The traditional voyaging canoe Hōkūle’a captured statewide attention as it stopped in several Southeast Alaska ports. The regional tour was kicking off its Moananuiākea journey, which is all about Indigenous knowledge and love for the ocean.
The Alaska leg of the global journey ended after visits to Metlakatla and Prince of Wales Island earlier this month.
The Hōkūle’a was towed most of the way from Metlakatla to Hydaburg, since the water was so calm. Lohiao Paoa said that’s pretty rare. The canoe’s crew usually relies on twin sails.
“We got to sail more than halfway across the Dixon Entrance,” he said.
Paoa is a crew member on the Polynesian Voyaging Society’s traditional double-hulled canoe. He said in Metlakatla, there was a lot of drumming and celebration.
“They had really nice songs and dances and all the kids from one-year-olds were playing the drums and dancing together with elders,” he said.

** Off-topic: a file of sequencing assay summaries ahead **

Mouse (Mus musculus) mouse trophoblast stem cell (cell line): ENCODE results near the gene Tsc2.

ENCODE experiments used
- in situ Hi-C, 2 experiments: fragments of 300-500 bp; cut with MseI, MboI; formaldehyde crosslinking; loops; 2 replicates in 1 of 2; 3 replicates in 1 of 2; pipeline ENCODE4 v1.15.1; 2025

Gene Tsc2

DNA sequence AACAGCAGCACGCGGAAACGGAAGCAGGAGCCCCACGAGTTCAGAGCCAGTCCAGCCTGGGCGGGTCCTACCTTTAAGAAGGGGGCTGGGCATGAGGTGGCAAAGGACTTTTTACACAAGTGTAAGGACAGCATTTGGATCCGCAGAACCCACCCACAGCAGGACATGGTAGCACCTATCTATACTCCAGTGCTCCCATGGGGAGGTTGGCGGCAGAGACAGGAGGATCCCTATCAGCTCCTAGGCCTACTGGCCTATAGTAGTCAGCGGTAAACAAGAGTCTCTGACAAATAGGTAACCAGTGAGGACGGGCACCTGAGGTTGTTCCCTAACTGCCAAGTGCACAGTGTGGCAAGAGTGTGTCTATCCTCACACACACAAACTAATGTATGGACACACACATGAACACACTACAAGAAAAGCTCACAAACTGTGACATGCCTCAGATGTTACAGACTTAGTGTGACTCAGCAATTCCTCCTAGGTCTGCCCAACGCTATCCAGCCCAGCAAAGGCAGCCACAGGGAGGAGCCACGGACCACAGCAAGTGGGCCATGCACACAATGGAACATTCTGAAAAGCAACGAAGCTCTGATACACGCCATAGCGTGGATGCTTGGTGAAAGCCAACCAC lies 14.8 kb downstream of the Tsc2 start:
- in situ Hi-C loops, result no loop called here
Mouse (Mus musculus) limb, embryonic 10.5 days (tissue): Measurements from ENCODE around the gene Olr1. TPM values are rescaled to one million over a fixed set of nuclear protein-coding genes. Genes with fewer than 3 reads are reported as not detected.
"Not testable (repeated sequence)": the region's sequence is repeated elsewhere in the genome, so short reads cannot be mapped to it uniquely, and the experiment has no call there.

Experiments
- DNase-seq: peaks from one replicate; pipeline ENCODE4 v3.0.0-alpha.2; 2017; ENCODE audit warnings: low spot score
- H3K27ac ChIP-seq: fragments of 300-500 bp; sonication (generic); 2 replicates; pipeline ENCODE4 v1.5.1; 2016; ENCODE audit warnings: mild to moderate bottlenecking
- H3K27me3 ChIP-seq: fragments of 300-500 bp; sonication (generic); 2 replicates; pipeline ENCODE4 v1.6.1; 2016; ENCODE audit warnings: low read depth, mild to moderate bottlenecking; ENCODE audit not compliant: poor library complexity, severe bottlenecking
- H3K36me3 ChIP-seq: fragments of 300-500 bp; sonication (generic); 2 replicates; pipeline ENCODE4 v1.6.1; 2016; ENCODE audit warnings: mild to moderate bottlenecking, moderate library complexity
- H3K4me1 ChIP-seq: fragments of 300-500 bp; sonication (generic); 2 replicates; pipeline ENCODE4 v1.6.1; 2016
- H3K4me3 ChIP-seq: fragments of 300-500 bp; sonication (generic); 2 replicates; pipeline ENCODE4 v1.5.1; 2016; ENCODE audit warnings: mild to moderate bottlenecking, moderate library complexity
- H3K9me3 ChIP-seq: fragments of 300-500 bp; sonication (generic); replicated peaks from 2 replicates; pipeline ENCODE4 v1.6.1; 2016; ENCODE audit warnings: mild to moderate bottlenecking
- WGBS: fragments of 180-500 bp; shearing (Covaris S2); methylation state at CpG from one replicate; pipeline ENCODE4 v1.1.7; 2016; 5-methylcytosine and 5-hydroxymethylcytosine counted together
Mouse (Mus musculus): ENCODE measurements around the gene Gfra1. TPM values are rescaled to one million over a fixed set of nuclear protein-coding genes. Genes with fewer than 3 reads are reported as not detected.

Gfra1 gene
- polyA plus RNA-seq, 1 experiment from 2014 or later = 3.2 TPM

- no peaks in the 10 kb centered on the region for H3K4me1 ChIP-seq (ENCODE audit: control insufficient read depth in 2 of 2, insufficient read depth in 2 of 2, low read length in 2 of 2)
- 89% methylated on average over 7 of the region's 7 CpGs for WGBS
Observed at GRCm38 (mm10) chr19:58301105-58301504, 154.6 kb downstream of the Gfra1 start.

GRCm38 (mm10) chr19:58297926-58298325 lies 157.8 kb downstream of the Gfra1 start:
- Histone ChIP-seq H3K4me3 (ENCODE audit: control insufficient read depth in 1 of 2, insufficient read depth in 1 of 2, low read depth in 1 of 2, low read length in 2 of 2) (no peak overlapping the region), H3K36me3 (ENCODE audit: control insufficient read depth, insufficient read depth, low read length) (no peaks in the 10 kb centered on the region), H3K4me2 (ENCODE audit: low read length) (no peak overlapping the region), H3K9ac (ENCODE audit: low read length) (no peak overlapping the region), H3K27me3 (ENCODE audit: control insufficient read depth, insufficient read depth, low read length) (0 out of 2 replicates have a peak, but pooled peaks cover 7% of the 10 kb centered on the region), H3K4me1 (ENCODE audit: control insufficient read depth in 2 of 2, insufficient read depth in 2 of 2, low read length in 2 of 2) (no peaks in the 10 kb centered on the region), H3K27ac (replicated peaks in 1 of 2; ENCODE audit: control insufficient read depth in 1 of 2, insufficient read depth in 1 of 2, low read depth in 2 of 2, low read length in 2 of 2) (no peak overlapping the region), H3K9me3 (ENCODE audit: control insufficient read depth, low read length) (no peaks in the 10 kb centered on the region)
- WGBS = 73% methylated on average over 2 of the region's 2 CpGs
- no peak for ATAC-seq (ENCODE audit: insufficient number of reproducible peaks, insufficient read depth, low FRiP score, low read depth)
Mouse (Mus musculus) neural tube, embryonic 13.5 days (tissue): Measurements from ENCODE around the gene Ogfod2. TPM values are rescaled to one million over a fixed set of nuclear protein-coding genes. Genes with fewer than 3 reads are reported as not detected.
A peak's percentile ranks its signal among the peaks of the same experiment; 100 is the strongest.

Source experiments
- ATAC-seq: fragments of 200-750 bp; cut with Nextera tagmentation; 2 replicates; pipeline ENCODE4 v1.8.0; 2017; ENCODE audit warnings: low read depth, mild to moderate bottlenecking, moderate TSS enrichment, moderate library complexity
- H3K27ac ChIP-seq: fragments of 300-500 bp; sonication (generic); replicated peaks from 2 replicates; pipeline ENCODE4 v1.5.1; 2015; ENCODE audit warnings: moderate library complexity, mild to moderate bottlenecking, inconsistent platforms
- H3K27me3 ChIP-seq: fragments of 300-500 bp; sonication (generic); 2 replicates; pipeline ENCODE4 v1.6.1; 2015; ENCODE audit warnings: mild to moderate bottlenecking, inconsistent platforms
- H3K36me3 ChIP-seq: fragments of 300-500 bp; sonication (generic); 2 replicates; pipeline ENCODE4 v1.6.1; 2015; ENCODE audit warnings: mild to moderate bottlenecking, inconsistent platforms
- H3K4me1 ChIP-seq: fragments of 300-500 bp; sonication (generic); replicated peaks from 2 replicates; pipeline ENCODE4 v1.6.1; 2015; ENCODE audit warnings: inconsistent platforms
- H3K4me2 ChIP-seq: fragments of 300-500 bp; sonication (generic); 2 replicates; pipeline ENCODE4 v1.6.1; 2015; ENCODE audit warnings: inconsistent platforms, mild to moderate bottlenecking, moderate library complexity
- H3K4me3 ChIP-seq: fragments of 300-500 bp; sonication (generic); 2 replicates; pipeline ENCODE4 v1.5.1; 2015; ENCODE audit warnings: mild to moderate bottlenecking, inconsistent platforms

And on Prince of Wales Island, the crew visited Hydaburg, Kasaan, Craig and Klawock. They were welcomed and received tours in each community. A send-off was held in Hydaburg. Hydaburg has a special connection to the Polynesian Voyaging Society – a different voyaging canoe was built with logs harvested from a bay just six miles away from the town.
“Every community was really nice and treated us with respect and gave a history of their community, as well as a lot of gifts, which is amazing,” he said.
While finishing the Alaska journey, Paoa noticed how similar Alaska’s Indigenous communities are to Hawaii’s islands.
“It’s crazy to see how connected all these tribes are,” he said. “And I think it’s very similar to Hawaii’s islands and islands and how the people are related back home.”
Now, the canoe crew has moved on to Canada. After stopping in Haida Gwaii, the Hōkūle’a is expected to head toward Prince Rupert, British Columbia at the end of the week.